• Balancing Risks and Fear


    Is it possible to balance risk and fear? Here’s psychologist Abraham Maslow’s answer:
    “Life is an ongoing process of choosing between safety (out of fear and need for defense) and risk (for the sake of progress and growth). Make the growth choice a dozen times a day.”¹

    Which is better: safety or risk?
    Life is about learning and growing.² If you opt for safety all the time, you can’t reach your full potential because progress requires risk.
    Yet, there are many things to keep you in your safety zone these days. Threats of terrorism and violence, financial ups and downs, health risks and more are on our radar nearly every day. How do you know when to “go for it” and when not to?

    Reap rewards for taking risks
    Did you know that just considering a risk pays off? Studies show your brain releases dopamine — a neurotransmitter related to pleasant events and rewards² — even if you’re only thinking about an adventure.
    This is called the “exploration bonus” — when the brain shouts “yes!” to something new that hasn’t even happened yet, but is on your mind.3 The more you overcome your fear of risk, the more risk you’re able to handle going forward. Action trumps anxiety.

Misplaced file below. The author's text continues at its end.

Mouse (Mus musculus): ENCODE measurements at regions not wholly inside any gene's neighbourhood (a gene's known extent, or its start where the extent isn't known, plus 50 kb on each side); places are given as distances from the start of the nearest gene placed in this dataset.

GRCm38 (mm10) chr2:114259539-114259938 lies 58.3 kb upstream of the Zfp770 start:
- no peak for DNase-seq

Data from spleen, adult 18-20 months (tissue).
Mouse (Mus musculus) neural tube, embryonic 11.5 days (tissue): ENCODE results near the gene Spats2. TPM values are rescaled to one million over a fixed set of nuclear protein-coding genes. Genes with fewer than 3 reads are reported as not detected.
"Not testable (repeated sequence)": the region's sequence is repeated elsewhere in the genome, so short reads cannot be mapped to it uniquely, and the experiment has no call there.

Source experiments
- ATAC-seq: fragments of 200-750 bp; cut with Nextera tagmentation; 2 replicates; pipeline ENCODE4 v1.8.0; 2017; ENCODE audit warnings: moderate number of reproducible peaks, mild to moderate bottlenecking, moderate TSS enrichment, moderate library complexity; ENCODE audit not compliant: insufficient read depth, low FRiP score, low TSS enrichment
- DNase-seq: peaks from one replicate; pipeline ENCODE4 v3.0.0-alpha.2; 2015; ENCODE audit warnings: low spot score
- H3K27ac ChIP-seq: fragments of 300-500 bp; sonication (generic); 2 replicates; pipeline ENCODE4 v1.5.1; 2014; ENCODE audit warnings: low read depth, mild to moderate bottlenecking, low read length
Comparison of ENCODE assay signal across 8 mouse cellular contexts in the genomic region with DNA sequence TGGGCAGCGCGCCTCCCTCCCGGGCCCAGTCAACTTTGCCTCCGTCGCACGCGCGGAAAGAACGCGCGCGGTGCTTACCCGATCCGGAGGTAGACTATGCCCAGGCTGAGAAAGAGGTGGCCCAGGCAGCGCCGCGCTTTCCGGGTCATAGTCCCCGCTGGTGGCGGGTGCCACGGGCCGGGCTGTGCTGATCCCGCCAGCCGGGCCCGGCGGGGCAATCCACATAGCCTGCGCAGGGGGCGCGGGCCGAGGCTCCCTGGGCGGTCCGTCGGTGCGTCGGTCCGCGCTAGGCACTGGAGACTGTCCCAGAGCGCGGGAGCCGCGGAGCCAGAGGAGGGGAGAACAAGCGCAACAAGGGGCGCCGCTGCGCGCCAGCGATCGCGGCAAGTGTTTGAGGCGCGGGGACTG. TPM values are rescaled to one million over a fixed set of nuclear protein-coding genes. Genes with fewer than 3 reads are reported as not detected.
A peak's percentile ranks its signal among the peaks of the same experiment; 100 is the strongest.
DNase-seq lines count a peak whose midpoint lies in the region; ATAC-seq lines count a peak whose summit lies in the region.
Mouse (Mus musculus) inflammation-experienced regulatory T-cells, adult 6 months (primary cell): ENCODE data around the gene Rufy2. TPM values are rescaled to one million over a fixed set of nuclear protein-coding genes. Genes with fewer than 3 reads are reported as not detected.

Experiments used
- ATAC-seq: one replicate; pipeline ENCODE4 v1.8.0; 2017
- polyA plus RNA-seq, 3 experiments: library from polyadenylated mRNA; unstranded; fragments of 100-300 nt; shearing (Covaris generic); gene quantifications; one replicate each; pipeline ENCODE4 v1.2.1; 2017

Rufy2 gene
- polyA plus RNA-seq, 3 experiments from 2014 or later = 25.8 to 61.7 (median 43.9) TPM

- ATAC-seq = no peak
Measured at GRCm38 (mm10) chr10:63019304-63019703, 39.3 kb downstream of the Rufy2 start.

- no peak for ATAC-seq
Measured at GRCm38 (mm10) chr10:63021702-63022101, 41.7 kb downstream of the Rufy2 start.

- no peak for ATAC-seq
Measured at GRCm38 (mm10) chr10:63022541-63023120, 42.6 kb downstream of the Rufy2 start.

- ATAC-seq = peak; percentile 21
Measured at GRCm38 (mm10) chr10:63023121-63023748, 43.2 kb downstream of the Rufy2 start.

Safe but sorry?
    Avoiding risk doesn’t pay off in the same way. You may feel less fear at the moment you decide against a risk. But what’s the long range cost?
    When you let fear control your decisions and life, you curb your growth. While it may bring temporary comfort, you may also wind up bored and disengaged from the world around you. Comfort zones may feel good, but they’re obstacles on the path to personal development.⁴

    Ways to manage uncertainty
    You can make progress by examining your worries. Of course, you don’t want to push yourself to take unreasonable risks. But you also don’t want anxiety to rule your life.
    Here’s a way to “name and tame” your fear. When facing something scary, picture it in great detail. Think about the possible outcomes from the worst to the best. How likely are the worst possible outcomes? How could you handle these outcomes if they did happen?
    Finally, list all the reasons for giving it a try. How might you grow? How could you benefit? What other gains could come from it? As you work on separating reality from fantasy, you’re likely to move toward choosing growth over fear.

    ¹www.goodreads.com. Accessed August 2015. ²www.psychologytoday.com. Accessed August 2015. 3 www.huffingtonpost.com. Accessed August

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